Reading the Prodigal Son parable this morning, and Thomas Schreiner’s article on it in Tabletalk magazine (Dec 2012, pg. 7-9), I was reminded of a few things, and learned something new.
1. Jesus often taught by telling stories, painting characters that reflected His audience in various ways.
2. I remain thoroughly unconvinced of the idea that parables were to tell only one point, and to avoid drawing more than one conclusion from them. Jesus tells this story with both “sinners” and self-righteous present, both prodigal and older brothers. The sinners are affirmed that they receive mercy from God even if others around won’t give it to them. At the same time, the older brother is rebuked for not extending mercy where God does. It is true that you can’t draw out theological inferences, like the nature of the afterlife from Dives and Lazarus. In this parable, we do not get a theological basis for the father’s forgiveness of the son. But there are usually as many different applications as there are main characters in a parable.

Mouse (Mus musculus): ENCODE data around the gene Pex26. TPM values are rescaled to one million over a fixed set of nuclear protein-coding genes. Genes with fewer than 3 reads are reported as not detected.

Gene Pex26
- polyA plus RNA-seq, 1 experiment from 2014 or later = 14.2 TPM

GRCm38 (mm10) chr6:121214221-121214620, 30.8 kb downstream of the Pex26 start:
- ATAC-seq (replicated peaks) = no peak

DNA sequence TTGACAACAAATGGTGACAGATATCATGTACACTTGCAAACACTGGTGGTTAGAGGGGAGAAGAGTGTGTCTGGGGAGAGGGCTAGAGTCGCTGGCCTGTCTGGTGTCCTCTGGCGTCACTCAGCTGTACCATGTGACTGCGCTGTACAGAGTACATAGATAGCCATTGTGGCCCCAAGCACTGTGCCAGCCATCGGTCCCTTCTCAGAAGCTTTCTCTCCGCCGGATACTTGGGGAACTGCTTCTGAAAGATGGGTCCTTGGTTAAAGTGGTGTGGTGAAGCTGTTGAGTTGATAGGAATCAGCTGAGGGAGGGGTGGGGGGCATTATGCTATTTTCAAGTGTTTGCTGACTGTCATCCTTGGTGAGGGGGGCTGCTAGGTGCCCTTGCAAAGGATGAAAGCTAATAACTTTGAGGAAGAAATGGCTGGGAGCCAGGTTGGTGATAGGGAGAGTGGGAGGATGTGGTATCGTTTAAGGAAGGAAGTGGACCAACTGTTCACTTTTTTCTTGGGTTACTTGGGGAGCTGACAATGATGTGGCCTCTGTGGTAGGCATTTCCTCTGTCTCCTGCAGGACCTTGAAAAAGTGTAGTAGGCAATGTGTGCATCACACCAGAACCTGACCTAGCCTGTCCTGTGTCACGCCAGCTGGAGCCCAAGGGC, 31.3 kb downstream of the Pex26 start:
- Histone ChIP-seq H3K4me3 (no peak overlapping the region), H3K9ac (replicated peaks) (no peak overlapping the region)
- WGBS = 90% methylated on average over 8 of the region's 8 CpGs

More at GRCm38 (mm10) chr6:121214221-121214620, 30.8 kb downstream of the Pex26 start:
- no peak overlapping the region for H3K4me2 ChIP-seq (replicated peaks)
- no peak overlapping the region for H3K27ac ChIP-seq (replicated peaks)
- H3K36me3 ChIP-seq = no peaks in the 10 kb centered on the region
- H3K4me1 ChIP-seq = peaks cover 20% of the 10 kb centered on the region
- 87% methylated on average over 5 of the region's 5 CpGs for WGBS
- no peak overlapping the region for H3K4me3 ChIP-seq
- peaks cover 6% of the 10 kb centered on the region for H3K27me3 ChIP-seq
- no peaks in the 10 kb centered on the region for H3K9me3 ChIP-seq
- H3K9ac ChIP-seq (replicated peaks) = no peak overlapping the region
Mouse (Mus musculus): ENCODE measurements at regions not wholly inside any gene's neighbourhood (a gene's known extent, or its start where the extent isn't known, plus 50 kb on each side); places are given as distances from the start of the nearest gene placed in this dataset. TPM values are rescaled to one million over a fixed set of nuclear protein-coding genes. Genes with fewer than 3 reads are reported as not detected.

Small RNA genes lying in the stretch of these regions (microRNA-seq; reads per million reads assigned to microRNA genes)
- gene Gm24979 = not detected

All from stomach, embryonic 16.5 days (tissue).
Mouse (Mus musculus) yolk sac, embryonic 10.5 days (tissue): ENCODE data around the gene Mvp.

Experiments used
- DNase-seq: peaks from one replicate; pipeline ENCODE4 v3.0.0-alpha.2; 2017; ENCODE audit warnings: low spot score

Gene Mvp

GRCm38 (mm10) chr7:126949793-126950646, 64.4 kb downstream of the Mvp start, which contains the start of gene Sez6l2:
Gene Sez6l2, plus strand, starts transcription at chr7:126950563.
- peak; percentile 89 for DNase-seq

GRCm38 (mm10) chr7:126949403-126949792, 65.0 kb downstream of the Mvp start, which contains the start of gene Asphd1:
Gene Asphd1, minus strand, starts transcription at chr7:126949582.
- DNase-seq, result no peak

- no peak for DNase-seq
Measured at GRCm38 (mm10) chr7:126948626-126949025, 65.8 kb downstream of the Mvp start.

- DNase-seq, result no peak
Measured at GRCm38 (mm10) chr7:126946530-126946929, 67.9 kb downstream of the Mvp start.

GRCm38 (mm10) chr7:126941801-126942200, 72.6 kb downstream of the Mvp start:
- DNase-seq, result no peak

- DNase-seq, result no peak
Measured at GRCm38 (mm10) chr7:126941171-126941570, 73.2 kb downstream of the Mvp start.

3. The older brother was trying to maintain the custom that the younger son was really dead to the family, having left the faith. He tells his father, "He might be your son, but he isn’t my brother" (Luke 15:30). The father and older son are now at odds, because the father asserts that the prodigal returned is indeed “your brother” (Luke 15:33).
Jesus places Himself in the story as the forgiving Father, given the context of where and when He tells the story (Luke 15:1-2). Sinners are coming to HIM - to Jesus, and the Pharisees don’t like it. So He tells a story about sinners coming to a forgiving Father, and the older brother doesn’t like it. This fits with other Gospel stories where Jesus tells the sick that their sins are forgiven, and the Pharisees overhear and are scandalized. Embedded in this famous story is another assertion by Jesus that He is God's Messiah, prophet, and representative. We must come to Jesus for God's mercy.